Tim Nielsen has resigned as coach of the Australian cricket team. About bloody time, too.
After co-conspirator Hilditch, Tim Nielsen will be the most unlamented sacking in Australian cricket history. It's not that he's a bad coach - you don't get to his position without being capable - it's just that as former coach John Buchanan's right-hand man, he wasn't a sufficient enough change of message from his predecessor.
Under his watch, Australian national fielding standards declined from "world's-best" to the equally hyphenable "also-ran". They also rotated bowlers - in form or out - and attempted to dominate almost every situation, apparently unaware that circumstances had changed. Throughout his reign, Australia was hardly ever in position to be the aggressor.
It was, and three years later still is, time for a change.
Nielsen's appointment was perhaps the most alarming symptom of the malaise that overtook Cricket Australia last decade. On John Buchanan's retirement, rather than step out of their comfort zone - which they still refuse to do now - and appoint the best person for the job, they rewarded the loyal company man.
Rewarding the foot soldier can have it's advantages, but not in this situation. Buchanan retired saying he had taken Australia as far as he could. When a successful coach retires after a lengthy tenure, often a change of message (or it's delivery) is required as players have become accustomed to their former coach's motivation strategies. This change is hardly likely to come from a 2IC.
A close-to-home example is easy to point out. In 1996 the old ACB replaced successful coach Bob Simpson, who had with Allan Border pulled Australian cricket up from the depths, with Geoff Marsh. Simpson had no wish to leave, but the board felt the players needed to hear a change of voice. It turns out their suspicions were correct.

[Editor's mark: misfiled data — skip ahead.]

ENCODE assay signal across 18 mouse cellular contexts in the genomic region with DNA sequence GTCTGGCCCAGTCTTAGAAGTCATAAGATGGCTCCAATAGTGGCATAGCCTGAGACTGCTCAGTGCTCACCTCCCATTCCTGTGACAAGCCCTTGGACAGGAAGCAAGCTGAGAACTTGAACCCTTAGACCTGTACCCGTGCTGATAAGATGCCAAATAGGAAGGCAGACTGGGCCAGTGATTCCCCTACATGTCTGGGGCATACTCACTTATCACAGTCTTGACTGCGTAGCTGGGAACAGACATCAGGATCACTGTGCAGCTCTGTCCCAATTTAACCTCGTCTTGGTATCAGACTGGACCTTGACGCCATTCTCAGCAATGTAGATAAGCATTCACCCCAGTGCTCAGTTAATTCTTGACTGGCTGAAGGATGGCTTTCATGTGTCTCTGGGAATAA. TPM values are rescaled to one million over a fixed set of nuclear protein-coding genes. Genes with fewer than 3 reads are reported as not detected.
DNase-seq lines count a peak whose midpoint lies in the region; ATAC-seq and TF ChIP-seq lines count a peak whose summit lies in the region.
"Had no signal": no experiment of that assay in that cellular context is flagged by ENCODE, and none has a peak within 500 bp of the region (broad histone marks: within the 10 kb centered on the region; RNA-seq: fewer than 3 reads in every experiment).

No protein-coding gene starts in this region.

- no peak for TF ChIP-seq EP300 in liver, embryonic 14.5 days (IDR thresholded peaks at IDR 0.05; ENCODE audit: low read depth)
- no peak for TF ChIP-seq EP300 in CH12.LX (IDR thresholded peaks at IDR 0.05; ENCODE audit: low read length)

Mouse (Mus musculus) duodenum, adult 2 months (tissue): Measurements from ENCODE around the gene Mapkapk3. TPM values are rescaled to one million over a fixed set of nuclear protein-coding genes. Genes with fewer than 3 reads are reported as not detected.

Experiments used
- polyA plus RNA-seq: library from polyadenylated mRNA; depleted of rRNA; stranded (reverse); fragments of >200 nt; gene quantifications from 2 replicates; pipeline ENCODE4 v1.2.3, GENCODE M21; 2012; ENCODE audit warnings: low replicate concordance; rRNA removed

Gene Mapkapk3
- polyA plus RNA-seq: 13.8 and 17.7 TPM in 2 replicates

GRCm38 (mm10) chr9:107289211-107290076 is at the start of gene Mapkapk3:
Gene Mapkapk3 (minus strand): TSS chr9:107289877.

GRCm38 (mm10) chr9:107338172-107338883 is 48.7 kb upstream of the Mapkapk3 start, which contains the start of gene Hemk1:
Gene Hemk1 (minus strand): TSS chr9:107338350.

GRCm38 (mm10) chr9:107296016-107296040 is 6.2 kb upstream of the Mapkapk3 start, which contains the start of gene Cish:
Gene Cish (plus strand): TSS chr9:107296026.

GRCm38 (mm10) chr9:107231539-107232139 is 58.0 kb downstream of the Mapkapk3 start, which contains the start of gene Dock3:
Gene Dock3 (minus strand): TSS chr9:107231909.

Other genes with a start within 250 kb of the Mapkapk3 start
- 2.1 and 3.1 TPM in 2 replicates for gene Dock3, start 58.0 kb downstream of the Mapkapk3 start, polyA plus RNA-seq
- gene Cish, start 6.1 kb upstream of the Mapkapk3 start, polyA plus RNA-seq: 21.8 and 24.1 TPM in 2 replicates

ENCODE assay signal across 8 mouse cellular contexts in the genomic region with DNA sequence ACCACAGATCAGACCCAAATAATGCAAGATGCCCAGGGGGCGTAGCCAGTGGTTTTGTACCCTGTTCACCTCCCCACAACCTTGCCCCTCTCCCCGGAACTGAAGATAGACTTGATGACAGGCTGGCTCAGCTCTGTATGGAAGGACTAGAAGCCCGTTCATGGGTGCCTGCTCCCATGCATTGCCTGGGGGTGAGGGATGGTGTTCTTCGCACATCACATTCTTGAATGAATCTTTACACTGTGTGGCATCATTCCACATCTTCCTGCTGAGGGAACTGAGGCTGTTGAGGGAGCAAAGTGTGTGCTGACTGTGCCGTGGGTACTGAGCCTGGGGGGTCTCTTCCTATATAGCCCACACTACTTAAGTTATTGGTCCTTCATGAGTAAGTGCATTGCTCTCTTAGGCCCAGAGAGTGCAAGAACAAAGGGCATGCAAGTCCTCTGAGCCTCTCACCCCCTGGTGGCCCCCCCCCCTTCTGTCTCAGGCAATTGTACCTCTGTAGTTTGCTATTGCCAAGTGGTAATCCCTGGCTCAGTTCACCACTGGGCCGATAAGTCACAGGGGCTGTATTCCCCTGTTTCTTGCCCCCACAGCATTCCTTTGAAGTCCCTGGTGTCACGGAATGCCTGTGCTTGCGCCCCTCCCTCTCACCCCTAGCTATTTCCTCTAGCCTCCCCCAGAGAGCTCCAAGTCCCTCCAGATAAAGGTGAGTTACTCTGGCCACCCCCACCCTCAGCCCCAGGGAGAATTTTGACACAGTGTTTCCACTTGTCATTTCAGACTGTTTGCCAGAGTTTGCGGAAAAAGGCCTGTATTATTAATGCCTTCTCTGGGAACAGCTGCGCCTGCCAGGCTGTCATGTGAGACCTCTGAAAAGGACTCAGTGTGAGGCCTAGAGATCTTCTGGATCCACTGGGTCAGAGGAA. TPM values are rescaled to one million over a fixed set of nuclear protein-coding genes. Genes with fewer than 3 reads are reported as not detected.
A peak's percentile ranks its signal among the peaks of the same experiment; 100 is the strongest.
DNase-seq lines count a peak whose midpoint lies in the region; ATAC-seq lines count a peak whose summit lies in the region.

Steve Waugh was instrumental in Buchanan's installation as Australia coach, knowing he had the requisite technical knowledge and breadth of vision to help even the most established Australian players. Nielsen lacked both the technical knowledge and panoramic point of view. As an assistant coach, it was often his role liaise between players and coach. When moving from such a position to head coach, the distance between coach and players needed for objectivity and evaluation decreases.
This is one of the reasons why Nielsen's assistants, Justin Langer and Steve Rixon, should almost immediately be discounted as possibilities for the open position. Rixon in particular has form, coaching successful NSW sides as far back as the late eighties, but the team needs differing methods and better communication. It would be a logical to assume Langer especially is too close to the players.
The best replacement for Nielsen may already be within the system. Western Australia coach Tom Moody's style is a combination of discipline and evenness which proved successful when helming Sri Lanka. Even when his powers had faded as a player, his leadership was integral in Australia winning the '99 World Cup; he has coaching and captaincy experience in England, the subcontinent and at home. Should he decide to apply, he would be the logical frontrunner.
The Argus report continues to leave a bloody trail of carnage through the offices of Australian cricket. Whether this is for better or worse, no-one can yet tell. But certainly, it is wise to rid the setup of unpopular and underperforming elements. All Cricket Australia needs to do now is ensure they appoint the best coach for the role.